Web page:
Elton John’s Lockdown Sessions Album allowed him to stay far away from being musically typecast



The cover of Elton John’s newest Album, The Lockdown Sessions

Some might’ve used the COVID-19 lockdown as a time of self-reflection or decided to pick up a new hobby. Elton John, however, elected to make new connections and associates in the music realm. 

Per its name, The Lockdown Sessions album by John is an accumulation of songs that the rock singer recorded while in the midst of the pandemic that quaked the world. John was in the middle of his Farewell Yellow Brick Road Tour when he suddenly had to abandon his tour; this was not the way he was wishing to slip out of the music world.

Instead, John used all the pent-up energy he didn’t use on tour to write and record new music with a plethora of well-known artists all over the music genre spectrum.

For me, when I think of John as a singer, I think of his song, “Tiny Dancer.” It’s a classic song full of beautiful piano chimes and sway-worthy lyrics that I feel embodies his style of music. 

However, with this album, John really broke out my perception of his music “type.” 

From the futuristic sounds he experimented with alongside Dua Lipa, to the soulful beats he busted out with Stevie Wonder, it became continuously harder for me to place John in any musical category at all. 

At times, it seemed that John was the guest of the songs he sang with the other artists he collaborated with; that’s how different each song was and proved how much he curated his voice to fit the style of the people he collaborated with.

I don’t really know how John intended intended for his album to come across, but I thought it was a smart way for him to keep from being typecast into one musical genre, such as rock—the one he’s been associated with for most of his music career.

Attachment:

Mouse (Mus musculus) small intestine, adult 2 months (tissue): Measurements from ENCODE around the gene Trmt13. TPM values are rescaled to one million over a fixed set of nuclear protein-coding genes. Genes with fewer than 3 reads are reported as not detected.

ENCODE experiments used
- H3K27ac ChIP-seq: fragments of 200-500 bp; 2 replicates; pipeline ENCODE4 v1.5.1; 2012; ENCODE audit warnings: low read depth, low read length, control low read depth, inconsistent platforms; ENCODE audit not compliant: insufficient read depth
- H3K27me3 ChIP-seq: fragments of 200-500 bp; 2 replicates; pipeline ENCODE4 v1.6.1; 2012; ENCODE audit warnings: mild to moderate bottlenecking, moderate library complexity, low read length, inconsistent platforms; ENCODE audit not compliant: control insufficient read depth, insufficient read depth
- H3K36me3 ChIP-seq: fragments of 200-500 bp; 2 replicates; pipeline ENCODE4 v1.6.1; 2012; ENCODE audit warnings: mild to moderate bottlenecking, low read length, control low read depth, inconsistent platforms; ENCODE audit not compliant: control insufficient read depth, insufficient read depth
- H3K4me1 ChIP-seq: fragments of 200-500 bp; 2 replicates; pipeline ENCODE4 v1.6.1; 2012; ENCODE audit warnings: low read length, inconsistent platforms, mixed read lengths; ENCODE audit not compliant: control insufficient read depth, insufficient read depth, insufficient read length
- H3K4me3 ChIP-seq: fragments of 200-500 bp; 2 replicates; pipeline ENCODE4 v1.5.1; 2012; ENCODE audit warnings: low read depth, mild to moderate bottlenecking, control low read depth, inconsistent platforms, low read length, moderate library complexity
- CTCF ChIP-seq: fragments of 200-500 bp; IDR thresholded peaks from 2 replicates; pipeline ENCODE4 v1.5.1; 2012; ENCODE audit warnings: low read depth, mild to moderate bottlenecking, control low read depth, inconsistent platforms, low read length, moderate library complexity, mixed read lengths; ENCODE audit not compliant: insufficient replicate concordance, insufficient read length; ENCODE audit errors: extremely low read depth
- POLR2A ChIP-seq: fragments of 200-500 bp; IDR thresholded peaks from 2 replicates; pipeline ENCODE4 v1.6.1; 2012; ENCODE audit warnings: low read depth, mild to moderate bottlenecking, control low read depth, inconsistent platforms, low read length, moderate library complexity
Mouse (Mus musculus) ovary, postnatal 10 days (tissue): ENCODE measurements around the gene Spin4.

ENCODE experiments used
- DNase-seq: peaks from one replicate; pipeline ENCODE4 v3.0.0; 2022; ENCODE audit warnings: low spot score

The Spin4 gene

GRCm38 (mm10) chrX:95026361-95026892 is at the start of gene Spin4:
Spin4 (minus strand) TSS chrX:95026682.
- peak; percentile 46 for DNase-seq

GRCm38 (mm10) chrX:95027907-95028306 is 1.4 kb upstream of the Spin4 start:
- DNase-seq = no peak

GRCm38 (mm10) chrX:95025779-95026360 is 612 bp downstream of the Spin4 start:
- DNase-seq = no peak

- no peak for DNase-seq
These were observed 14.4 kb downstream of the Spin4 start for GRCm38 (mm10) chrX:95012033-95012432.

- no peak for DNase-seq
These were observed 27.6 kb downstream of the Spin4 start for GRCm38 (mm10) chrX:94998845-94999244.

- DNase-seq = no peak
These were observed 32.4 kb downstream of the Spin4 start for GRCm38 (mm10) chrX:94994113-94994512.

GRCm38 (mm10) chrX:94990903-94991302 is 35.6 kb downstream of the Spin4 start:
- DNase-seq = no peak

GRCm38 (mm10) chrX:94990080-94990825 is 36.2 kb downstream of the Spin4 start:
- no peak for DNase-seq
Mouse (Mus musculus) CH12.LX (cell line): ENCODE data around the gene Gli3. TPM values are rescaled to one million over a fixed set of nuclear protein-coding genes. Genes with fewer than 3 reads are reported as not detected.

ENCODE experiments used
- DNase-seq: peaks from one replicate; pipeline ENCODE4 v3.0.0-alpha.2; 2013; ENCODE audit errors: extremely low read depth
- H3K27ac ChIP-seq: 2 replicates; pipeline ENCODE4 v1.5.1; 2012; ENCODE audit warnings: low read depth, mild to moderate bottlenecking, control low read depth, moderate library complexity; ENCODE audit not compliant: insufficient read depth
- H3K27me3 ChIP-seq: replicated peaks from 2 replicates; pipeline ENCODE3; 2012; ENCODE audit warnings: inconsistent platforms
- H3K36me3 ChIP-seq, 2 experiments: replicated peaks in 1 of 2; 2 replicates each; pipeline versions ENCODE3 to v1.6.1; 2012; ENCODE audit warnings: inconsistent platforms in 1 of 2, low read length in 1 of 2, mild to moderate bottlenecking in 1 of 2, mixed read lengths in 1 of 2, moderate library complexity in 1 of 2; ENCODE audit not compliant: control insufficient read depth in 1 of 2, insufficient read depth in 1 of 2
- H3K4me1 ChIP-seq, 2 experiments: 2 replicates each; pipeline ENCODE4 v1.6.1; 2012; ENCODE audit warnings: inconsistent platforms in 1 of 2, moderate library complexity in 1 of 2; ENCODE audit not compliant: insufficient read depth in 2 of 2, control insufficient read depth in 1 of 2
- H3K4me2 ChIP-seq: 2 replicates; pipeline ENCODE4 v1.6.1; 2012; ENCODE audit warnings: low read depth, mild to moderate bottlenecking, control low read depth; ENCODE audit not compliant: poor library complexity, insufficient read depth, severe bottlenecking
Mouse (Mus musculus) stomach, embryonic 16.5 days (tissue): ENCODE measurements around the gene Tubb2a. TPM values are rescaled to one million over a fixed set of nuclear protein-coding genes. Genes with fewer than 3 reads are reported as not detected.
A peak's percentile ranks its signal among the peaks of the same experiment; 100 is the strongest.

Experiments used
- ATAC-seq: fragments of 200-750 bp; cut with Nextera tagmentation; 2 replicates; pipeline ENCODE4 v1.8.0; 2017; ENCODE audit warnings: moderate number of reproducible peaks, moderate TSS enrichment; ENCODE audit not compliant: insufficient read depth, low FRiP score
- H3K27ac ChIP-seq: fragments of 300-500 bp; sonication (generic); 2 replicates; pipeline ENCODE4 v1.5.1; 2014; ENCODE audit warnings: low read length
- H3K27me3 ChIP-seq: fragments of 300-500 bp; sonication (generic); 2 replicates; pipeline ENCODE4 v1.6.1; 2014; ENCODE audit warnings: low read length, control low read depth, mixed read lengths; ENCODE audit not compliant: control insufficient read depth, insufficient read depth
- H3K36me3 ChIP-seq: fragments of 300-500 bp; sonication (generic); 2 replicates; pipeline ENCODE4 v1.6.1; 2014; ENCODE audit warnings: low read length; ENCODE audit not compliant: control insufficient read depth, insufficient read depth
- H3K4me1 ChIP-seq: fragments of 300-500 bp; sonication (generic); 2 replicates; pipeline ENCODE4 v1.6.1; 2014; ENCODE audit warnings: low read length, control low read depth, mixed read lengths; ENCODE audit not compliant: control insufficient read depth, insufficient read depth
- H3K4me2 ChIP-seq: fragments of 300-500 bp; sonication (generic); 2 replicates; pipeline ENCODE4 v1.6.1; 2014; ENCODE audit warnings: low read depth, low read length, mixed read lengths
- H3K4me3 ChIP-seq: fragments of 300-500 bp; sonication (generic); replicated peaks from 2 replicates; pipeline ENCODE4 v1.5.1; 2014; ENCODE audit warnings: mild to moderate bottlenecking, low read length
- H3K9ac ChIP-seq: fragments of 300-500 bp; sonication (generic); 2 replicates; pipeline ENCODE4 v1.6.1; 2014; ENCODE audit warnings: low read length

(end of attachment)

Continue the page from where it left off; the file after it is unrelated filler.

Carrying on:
However, with this session album, John really broke out my perception of his music “type.” 

Because of the comprehensive variety of musical masterpieces, it’s hard for me to say which song is my favorite—they all seem to stand alone in terms of style and there are elements that I like about each song.

I am, however, a fan of Dua Lipa, so the song he collaborated with her on, “Cold Heart,” does stand out as one of my top picks. The music trio, PNAU, also contributes a few notes in the song, but I really liked how Lipa and John’s vocals blended in the futuristic tone of the song. 

Another track that stood out to me was “Stolen Car” sung by John and Stevie Nicks. The song starts out with a smooth piano course as most Elton John songs do, but then Nicks’ voice is introduced, and it seems to give the song new life. 

The lyrics themself in the song are some I really enjoyed listening to the meaning of. The tune and vocals actually remind me of a song that might be included in a Mamma Mia! movie which, in my opinion, is not a bad thing. 

I was surprised at how many artists I actually knew of that were included in the album. Young Thug, Nicki Minaj, Surfaces, Charlie Puth, Gorillaz, Rina Sawayama, Years & Years, Miley Cyrus, WATT, Stevie Wonder, and Eddie Vedder are just a handful of the well-known artists that took part in The Lockdown Sessions album.

If any of the artists featured in The Lockdown Album strike a chord with you, I can almost guarantee there will be a song in the collection that you can say you enjoyed no matter the genre or style.